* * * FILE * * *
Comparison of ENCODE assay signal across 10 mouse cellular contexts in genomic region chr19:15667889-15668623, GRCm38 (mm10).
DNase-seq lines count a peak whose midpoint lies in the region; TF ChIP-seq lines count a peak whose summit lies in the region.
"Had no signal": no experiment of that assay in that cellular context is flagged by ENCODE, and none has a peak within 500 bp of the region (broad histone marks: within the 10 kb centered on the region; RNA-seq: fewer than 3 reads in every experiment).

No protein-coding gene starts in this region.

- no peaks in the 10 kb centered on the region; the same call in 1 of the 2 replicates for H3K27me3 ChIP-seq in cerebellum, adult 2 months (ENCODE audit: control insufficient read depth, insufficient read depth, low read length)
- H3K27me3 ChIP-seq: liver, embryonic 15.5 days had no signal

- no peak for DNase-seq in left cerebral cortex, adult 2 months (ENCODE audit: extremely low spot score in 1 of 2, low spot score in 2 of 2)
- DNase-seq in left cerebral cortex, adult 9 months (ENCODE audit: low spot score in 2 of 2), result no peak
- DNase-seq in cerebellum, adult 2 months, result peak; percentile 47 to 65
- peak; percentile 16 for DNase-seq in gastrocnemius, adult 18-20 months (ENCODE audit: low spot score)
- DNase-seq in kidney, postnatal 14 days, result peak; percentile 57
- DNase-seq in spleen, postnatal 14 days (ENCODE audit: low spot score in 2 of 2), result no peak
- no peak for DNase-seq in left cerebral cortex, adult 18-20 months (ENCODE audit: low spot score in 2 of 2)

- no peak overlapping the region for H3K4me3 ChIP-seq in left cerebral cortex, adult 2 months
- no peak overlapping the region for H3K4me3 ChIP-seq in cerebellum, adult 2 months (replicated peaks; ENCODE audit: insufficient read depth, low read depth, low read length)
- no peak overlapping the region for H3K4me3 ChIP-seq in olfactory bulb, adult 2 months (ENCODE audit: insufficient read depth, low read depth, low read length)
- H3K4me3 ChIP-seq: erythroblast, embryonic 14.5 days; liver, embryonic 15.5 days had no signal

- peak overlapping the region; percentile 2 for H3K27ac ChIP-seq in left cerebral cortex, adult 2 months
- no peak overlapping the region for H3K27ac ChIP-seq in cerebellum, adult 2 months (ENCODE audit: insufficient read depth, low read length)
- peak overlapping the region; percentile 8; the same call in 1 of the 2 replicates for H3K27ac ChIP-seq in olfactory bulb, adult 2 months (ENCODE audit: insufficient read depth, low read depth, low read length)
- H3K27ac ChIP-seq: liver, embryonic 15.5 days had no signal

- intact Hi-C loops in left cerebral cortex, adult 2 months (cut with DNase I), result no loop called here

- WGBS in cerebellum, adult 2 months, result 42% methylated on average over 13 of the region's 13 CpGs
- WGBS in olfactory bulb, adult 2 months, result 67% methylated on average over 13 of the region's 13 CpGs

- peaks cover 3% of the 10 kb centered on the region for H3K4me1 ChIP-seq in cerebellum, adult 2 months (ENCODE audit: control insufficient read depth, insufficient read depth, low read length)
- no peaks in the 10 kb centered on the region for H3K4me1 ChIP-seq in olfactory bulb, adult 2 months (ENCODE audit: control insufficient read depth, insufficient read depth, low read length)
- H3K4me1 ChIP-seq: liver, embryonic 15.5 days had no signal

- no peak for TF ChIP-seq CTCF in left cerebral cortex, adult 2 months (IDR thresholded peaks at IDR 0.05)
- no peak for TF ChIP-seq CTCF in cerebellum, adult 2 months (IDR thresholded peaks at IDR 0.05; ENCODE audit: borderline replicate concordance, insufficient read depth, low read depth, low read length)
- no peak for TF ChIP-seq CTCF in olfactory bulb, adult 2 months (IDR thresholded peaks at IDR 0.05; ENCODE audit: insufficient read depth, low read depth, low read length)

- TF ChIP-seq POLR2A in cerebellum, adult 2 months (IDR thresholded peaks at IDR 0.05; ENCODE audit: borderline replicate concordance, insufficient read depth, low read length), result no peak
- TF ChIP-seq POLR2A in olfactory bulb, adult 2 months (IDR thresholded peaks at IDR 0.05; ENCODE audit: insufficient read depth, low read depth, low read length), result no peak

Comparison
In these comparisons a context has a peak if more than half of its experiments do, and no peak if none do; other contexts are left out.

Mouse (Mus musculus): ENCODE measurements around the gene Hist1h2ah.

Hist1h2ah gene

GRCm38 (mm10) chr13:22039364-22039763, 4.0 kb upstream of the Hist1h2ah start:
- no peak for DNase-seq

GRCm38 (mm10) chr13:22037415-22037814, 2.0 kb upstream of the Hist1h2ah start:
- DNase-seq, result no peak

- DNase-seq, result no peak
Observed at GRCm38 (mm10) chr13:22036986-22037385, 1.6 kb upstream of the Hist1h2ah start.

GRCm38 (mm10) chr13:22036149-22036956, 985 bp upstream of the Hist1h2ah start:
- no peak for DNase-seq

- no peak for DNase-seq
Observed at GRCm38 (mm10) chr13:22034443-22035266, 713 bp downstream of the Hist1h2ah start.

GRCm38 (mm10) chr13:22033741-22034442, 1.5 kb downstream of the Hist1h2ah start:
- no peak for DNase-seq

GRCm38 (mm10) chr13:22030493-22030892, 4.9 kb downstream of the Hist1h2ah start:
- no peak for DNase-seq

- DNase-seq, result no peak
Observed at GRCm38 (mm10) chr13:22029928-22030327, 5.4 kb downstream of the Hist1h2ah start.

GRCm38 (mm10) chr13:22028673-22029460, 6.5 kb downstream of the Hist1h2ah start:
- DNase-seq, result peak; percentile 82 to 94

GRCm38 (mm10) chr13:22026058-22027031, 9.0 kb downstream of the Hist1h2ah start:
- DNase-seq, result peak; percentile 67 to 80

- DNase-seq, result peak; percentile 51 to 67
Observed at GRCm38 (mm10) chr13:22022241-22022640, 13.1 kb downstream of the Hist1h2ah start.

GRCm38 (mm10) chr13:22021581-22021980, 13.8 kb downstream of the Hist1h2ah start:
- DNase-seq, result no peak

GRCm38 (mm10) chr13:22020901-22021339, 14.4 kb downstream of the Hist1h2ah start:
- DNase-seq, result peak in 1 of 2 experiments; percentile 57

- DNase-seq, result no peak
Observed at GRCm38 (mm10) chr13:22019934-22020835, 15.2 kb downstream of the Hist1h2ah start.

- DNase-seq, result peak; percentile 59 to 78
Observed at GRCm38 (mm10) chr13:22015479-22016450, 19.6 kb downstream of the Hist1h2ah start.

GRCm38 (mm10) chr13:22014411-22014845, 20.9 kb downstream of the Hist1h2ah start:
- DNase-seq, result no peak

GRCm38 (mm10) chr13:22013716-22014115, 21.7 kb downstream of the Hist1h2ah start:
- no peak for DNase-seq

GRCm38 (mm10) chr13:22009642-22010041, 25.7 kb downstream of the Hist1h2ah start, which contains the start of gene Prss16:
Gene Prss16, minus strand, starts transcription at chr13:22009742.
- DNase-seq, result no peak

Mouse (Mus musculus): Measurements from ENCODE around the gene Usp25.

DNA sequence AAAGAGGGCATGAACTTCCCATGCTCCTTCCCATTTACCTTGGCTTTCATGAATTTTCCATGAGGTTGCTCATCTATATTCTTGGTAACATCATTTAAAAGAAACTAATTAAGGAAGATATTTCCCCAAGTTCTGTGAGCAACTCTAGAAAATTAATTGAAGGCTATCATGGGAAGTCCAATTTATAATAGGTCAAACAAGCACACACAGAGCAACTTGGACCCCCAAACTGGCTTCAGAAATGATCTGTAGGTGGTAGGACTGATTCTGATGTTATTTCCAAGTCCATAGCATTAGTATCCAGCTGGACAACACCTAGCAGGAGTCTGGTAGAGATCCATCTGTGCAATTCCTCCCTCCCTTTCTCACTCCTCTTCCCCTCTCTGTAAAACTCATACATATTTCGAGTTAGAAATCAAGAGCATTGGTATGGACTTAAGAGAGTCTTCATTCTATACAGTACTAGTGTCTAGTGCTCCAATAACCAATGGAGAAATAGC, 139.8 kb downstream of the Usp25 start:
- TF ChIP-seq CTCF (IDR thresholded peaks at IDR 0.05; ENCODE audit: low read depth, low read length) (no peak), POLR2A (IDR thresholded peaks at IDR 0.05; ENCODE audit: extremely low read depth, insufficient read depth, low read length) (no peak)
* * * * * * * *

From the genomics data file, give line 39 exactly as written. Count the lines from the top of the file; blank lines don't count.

GRCm38 (mm10) chr13:22037415-22037814, 2.0 kb upstream of the Hist1h2ah start: